No bears for oil

Why hasn't the polar bear been granted federal protection? Maybe because the Bush administration plans a last-minute handout of oil leases on its habitat.

Published January 17, 2008 12:17PM (EST)

By 2050, two-thirds of the world's polar bears will have vanished, as a result of global warming melting their icy habitat, according to scientists at the U.S. Geological Survey. There may no longer be any polar bears at all living in Alaska, their only home in the United States. Still, this stark prediction, revealed in September 2007, after a yearlong review of the impact of melting sea ice on the Alaskan bears, hasn't inspired the Bush administration to list the bear as even a threatened species, much less an endangered one, under the Endangered Species Act.

The U.S. Fish and Wildlife Service, responsible for listing mammals as threatened or endangered, has been one of the most politically compromised scientific divisions in the Bush administration. It didn't consider extending federal protections to polar bears until it was petitioned, and subsequently sued, to do so by a coalition of environmental groups back in 2005. Now it admits that polar bears are "likely to become endangered in the foreseeable future," and explained recent delays by citing the complexity of the decision: It has never before had to designate a species as threatened because of global warming.

But critics say that Fish and Wildlife hasn't made a ruling yet because another agency within the Department of Interior, the Minerals Management Service, is on the verge of handing out oil and gas leases in vast swaths of the polar bears' remaining habitat. The Endangered Species Act prevents the federal government from taking actions that harm protected species. "At the same time the administration is illegally delaying a decision on the polar bear listing, it is also racing to sell some of the polar bear's most important habitat in the Chukchi Sea for oil and gas development," said Andrew Wetzler, director of the Endangered Species Project at the Natural Resources Defense Council.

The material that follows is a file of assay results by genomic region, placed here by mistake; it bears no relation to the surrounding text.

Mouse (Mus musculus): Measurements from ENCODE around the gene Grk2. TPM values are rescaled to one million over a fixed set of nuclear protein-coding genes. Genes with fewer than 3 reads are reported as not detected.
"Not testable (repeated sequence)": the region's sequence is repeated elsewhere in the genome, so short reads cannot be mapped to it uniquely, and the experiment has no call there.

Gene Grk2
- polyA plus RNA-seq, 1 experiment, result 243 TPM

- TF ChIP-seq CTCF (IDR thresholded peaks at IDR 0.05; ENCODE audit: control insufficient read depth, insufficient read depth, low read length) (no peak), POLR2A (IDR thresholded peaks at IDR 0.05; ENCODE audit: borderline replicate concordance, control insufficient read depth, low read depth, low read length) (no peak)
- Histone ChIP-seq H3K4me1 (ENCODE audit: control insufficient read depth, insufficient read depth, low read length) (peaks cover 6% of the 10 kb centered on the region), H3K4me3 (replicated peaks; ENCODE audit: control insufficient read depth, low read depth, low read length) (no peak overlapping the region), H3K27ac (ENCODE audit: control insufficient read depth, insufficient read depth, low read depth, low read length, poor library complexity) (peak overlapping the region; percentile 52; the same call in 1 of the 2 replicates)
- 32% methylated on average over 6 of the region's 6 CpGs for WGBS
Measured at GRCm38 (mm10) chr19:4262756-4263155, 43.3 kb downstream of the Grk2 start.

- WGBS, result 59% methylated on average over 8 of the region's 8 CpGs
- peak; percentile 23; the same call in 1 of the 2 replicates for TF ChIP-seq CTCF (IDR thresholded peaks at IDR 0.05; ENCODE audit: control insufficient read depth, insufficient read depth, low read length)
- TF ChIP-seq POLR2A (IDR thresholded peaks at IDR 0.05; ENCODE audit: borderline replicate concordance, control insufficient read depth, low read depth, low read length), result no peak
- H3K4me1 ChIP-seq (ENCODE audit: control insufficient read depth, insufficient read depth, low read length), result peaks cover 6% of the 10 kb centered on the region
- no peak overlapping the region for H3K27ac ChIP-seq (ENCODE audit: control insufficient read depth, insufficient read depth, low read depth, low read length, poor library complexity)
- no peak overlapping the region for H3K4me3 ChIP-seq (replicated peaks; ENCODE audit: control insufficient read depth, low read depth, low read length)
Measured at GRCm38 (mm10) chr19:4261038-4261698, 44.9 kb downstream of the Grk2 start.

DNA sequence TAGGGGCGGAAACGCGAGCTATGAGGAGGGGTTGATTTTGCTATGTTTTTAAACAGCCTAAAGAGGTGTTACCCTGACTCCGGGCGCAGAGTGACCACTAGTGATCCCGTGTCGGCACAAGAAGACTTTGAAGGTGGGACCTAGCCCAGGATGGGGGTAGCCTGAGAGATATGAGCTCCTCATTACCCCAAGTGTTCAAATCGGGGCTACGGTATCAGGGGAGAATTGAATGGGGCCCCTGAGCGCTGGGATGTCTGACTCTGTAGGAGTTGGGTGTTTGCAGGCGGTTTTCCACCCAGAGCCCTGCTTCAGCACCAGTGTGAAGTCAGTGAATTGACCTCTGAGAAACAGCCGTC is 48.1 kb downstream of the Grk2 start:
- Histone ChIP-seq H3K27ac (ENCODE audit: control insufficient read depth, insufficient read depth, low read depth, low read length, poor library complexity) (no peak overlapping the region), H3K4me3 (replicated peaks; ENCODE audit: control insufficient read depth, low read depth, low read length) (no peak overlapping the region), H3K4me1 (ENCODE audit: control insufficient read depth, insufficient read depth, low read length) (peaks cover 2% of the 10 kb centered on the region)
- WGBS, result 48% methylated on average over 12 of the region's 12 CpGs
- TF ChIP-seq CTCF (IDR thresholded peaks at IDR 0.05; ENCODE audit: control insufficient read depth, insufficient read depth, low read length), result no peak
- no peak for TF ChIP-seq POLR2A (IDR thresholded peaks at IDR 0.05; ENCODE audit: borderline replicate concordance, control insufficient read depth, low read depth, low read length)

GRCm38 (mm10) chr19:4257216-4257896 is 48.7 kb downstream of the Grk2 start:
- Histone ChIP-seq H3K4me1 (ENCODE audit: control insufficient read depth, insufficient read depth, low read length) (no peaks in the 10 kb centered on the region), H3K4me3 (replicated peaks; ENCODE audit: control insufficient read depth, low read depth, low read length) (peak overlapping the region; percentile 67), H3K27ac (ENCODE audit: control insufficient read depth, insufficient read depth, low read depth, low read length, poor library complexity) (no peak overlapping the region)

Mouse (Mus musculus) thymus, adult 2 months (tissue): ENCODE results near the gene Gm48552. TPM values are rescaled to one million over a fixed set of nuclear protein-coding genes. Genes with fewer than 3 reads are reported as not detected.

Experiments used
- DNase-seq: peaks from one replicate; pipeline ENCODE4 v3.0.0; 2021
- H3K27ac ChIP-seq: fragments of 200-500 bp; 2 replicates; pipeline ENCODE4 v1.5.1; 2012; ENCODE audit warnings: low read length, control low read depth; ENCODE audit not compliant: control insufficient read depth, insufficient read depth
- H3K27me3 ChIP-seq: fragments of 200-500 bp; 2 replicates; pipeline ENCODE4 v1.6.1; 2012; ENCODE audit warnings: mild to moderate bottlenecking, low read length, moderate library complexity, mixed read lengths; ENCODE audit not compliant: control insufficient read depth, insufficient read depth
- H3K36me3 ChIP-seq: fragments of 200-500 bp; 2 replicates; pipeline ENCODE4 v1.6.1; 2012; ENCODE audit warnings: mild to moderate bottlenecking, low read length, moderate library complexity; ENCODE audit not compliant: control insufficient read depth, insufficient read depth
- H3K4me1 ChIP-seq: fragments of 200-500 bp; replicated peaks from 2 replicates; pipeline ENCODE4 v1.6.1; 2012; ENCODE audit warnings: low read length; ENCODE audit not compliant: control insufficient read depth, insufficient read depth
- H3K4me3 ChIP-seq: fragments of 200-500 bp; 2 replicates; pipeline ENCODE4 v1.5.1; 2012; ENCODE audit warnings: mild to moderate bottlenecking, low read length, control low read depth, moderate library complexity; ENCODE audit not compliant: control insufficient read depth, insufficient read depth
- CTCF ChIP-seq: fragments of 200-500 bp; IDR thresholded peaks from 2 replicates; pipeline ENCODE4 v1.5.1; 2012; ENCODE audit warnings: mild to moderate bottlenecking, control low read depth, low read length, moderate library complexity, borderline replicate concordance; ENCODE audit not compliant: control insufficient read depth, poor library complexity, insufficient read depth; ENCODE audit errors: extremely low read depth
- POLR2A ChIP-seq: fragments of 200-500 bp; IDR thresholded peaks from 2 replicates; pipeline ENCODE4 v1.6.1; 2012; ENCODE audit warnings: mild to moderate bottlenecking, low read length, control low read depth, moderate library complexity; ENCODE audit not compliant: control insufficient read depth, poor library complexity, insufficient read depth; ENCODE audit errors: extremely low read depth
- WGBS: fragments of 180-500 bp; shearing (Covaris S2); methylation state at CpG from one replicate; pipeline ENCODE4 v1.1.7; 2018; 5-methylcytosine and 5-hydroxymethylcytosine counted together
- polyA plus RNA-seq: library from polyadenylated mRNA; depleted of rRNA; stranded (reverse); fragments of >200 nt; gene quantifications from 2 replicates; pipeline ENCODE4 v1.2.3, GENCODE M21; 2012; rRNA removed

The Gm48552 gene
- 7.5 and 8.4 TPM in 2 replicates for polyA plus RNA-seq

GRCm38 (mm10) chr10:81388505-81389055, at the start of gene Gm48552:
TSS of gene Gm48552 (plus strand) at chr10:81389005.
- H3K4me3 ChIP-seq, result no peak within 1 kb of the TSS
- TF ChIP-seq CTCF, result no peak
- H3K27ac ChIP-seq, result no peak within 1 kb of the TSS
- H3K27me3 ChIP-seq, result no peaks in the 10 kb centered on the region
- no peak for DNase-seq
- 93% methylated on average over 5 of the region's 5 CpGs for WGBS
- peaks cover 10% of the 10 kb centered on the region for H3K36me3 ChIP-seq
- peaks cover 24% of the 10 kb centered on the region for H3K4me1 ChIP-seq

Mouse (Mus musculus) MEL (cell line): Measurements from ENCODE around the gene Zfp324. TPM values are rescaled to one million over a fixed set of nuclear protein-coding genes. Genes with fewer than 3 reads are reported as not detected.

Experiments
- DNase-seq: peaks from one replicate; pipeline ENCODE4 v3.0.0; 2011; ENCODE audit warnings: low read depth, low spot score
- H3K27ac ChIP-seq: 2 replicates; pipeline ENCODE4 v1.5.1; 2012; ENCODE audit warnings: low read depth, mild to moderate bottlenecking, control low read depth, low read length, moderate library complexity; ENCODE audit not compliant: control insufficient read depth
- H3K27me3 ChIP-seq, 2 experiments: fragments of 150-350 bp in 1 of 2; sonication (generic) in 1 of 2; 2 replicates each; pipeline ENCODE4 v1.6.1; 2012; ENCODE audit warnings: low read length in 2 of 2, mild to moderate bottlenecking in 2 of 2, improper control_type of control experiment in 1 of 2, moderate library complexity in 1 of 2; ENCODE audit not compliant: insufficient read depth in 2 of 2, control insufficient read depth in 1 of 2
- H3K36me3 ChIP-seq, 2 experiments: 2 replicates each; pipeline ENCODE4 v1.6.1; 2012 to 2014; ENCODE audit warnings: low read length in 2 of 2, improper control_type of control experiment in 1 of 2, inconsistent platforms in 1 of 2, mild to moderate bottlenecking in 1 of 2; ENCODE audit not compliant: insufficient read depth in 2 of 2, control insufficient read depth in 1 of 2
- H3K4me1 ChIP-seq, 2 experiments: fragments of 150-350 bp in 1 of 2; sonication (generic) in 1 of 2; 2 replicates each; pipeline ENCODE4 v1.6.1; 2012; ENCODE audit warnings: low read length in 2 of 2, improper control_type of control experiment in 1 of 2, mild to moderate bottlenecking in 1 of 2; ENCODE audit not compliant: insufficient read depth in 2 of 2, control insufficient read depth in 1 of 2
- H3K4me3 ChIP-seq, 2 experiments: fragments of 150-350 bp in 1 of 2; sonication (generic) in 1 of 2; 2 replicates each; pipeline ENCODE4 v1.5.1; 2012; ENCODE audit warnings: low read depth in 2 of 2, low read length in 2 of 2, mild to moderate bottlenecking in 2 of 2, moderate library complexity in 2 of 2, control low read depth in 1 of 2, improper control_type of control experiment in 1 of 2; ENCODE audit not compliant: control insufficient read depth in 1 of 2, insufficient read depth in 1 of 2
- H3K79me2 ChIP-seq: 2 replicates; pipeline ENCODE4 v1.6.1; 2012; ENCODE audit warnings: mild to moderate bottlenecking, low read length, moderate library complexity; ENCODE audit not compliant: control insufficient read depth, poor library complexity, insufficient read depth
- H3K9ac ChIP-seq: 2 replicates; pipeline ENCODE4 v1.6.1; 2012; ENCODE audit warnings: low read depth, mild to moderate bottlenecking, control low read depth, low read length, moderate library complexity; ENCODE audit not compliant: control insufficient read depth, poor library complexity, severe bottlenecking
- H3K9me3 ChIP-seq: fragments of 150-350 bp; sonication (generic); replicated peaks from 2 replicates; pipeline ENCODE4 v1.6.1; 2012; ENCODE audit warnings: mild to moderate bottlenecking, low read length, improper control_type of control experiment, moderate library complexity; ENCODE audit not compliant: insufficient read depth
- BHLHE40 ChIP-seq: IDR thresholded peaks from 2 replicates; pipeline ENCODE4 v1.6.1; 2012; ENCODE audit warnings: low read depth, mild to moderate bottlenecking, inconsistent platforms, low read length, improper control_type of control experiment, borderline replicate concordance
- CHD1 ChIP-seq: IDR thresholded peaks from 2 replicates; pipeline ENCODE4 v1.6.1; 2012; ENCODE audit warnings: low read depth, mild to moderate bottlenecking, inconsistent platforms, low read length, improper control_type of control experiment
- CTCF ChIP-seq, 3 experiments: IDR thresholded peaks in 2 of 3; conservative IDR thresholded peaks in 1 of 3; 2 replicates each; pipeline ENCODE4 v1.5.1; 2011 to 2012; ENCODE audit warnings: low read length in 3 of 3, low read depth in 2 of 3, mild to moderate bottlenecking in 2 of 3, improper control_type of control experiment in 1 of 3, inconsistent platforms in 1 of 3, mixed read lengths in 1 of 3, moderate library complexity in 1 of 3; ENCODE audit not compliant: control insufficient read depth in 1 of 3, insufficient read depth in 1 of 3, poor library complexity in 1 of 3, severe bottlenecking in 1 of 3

On Thursday, the House Select Committee on Energy Independence and Global Warming will hold a hearing on the polar bear listing and controversial oil leases. Rep. Edward J. Markey, D-Mass., who chairs the committee, said in a statement: "The Bush administration is once again putting the oil cart before the polar bear. On the one hand, the Interior Department is dragging its feet on protecting the polar bear, while opening up new oil and gas drilling in sensitive polar bear habitats on the other."

Details of the oil development were announced earlier this month. The Minerals Management Service plans to lease 30 million acres for oil and gas drilling in the Chukchi Sea, where about one-fifth of the world's remaining polar bears live. The lease sale will take place on Feb. 6, which could allow it to go through before any plans to protect the polar bears get in the way. "Short of sending Dick Cheney to Alaska to personally club baby polar bears to death, there's not too much that the administration can do that is worse for polar bears than oil and gas development in their habitat," says Kassie Siegel, director of the climate, air and energy program for the Center for Biological Diversity.